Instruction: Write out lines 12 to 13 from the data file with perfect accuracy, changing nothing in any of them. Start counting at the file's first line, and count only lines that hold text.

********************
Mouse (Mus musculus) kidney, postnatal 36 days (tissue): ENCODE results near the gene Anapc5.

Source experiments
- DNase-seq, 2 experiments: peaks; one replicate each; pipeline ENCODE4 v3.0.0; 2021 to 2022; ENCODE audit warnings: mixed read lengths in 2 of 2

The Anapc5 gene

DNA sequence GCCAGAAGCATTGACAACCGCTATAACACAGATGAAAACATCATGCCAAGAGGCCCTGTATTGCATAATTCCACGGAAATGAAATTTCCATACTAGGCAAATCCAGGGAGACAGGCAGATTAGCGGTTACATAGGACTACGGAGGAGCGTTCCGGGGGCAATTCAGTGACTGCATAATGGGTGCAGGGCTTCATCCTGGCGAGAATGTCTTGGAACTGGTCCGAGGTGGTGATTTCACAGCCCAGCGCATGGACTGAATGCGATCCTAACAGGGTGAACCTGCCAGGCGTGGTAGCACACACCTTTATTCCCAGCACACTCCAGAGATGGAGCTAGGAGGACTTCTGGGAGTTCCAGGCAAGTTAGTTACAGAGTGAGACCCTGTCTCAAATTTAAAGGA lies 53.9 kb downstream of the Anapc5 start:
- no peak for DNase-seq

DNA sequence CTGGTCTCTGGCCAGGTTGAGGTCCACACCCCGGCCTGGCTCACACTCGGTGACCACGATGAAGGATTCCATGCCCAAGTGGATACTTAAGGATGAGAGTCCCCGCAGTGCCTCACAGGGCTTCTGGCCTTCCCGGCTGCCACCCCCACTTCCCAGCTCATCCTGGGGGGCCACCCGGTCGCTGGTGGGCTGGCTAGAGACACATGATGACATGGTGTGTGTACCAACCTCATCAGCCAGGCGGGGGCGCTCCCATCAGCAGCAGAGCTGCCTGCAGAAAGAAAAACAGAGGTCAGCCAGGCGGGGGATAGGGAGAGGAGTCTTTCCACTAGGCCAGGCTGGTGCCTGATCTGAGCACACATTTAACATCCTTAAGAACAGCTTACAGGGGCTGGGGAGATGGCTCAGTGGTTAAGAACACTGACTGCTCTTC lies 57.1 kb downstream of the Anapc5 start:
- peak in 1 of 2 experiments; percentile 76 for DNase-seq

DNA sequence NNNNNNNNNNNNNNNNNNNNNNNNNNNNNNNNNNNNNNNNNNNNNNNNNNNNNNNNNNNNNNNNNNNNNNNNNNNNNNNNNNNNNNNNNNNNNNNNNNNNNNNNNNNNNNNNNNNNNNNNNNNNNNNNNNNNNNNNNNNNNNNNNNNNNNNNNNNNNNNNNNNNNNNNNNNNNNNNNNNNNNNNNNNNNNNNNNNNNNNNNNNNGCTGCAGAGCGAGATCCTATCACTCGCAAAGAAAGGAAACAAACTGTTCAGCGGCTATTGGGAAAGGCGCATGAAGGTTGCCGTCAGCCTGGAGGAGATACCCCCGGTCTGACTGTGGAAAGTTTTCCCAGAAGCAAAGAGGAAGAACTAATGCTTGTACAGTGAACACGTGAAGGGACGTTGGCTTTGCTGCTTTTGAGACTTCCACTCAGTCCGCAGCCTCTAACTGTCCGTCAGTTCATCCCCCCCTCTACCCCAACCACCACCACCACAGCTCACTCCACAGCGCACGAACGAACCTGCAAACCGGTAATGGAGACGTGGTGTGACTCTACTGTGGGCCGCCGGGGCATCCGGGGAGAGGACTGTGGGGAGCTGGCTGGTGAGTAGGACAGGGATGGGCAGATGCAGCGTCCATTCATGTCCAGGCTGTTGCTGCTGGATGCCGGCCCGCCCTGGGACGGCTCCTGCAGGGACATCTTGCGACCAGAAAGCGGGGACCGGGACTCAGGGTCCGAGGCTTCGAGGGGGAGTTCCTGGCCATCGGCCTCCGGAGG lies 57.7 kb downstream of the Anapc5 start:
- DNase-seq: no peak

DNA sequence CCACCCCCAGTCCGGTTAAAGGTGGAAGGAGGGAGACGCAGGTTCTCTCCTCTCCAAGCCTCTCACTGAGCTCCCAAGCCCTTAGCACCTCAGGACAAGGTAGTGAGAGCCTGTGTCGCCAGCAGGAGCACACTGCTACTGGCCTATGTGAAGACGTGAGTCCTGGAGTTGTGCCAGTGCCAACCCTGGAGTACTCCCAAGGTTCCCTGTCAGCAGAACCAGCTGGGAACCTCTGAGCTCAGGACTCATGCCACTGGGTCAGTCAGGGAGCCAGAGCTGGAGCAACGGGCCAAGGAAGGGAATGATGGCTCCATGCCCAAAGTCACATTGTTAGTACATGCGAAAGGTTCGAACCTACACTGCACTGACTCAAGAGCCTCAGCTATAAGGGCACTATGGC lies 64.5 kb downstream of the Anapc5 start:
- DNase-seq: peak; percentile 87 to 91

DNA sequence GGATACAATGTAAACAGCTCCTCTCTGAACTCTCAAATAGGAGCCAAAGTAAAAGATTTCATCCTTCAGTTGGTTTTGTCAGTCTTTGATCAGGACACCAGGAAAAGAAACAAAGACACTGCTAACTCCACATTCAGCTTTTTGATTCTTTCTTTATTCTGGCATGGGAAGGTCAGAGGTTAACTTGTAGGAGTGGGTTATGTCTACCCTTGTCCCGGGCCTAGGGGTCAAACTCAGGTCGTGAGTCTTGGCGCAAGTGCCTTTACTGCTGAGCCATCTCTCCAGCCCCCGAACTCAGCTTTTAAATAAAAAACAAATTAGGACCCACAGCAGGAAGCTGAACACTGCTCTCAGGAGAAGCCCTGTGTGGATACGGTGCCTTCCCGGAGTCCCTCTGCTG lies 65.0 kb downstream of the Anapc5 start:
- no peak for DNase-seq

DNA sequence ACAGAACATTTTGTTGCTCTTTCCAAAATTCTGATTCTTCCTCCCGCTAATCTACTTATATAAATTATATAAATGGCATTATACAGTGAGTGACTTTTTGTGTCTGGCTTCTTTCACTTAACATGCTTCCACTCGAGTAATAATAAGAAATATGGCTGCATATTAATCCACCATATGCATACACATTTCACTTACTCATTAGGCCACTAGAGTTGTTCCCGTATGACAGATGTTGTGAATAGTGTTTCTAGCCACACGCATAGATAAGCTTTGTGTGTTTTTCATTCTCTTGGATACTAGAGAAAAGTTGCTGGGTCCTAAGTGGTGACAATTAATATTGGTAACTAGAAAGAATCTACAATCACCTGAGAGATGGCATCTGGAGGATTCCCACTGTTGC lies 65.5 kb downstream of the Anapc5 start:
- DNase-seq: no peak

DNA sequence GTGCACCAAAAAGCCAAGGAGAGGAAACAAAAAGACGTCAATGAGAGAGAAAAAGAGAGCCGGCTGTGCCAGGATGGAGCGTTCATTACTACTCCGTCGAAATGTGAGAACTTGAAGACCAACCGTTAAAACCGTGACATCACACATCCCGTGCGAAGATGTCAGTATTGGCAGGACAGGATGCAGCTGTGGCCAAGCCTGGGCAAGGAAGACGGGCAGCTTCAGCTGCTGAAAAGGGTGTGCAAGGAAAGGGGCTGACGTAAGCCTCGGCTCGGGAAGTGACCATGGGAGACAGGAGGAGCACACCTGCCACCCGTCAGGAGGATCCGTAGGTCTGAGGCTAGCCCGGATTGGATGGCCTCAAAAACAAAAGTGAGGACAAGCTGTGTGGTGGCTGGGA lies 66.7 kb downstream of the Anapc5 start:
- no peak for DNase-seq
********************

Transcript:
- DNase-seq: peak; percentile 87 to 91

DNA sequence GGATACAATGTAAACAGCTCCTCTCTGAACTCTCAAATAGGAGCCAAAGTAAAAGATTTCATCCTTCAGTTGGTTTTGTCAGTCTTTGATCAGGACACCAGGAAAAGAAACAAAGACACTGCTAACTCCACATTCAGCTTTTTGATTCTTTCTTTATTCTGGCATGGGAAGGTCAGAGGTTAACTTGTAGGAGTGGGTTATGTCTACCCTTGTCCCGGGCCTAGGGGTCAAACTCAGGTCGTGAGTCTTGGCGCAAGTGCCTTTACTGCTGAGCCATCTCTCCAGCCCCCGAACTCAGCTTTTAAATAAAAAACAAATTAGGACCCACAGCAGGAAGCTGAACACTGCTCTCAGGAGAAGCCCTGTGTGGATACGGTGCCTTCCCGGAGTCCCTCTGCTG lies 65.0 kb downstream of the Anapc5 start: